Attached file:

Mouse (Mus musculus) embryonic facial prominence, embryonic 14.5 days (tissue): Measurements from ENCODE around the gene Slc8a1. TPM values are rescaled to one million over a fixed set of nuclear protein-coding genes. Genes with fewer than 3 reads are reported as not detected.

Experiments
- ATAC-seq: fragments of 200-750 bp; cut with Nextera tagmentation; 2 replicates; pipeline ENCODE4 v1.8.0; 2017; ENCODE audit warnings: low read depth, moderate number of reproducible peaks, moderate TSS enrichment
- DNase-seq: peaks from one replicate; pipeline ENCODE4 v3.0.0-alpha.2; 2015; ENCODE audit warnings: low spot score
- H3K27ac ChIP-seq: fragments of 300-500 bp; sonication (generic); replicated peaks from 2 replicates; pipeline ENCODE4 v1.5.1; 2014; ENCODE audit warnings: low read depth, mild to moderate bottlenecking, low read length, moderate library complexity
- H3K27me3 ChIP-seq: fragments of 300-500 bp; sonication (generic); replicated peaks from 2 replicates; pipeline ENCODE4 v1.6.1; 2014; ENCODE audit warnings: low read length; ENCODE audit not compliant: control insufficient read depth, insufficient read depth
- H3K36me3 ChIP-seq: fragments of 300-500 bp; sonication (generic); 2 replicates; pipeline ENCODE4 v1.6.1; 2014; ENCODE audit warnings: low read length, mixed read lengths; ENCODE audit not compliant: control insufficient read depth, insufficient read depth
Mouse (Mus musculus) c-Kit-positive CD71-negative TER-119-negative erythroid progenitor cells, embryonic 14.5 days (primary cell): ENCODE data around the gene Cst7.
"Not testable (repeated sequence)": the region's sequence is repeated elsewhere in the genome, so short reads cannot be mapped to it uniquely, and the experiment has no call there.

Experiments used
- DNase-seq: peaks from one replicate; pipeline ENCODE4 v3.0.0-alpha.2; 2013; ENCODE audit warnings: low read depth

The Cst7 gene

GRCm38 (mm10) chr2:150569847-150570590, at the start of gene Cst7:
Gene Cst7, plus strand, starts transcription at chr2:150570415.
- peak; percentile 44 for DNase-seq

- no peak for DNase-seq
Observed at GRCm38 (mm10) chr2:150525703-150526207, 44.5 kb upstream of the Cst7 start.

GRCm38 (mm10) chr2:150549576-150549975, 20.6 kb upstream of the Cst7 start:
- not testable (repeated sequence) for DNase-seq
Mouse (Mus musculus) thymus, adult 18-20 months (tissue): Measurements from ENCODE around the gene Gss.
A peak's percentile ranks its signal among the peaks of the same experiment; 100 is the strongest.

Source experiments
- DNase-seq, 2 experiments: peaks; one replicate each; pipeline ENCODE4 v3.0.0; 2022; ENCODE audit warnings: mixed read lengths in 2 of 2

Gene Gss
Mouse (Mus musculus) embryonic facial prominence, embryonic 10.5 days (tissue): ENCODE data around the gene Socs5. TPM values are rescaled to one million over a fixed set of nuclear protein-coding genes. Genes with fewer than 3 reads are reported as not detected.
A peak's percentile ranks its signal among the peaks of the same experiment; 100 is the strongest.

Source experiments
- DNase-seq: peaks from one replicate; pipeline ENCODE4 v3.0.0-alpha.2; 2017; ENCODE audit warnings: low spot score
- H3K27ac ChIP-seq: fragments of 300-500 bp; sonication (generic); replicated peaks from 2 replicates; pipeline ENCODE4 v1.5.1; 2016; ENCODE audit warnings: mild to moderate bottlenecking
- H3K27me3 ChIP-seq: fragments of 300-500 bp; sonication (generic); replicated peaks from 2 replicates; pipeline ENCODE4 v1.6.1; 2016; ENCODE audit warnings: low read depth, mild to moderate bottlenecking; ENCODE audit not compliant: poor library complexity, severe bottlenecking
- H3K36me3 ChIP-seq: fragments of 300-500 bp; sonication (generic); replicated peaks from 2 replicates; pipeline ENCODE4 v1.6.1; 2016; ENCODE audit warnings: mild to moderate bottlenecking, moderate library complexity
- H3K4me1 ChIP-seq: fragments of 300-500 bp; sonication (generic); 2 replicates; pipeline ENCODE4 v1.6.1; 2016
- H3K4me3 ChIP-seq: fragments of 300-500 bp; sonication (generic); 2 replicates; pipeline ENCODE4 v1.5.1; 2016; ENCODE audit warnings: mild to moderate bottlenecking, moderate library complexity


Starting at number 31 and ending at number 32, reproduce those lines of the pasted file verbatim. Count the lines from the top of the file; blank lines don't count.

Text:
- H3K36me3 ChIP-seq: fragments of 300-500 bp; sonication (generic); replicated peaks from 2 replicates; pipeline ENCODE4 v1.6.1; 2016; ENCODE audit warnings: mild to moderate bottlenecking, moderate library complexity
- H3K4me1 ChIP-seq: fragments of 300-500 bp; sonication (generic); 2 replicates; pipeline ENCODE4 v1.6.1; 2016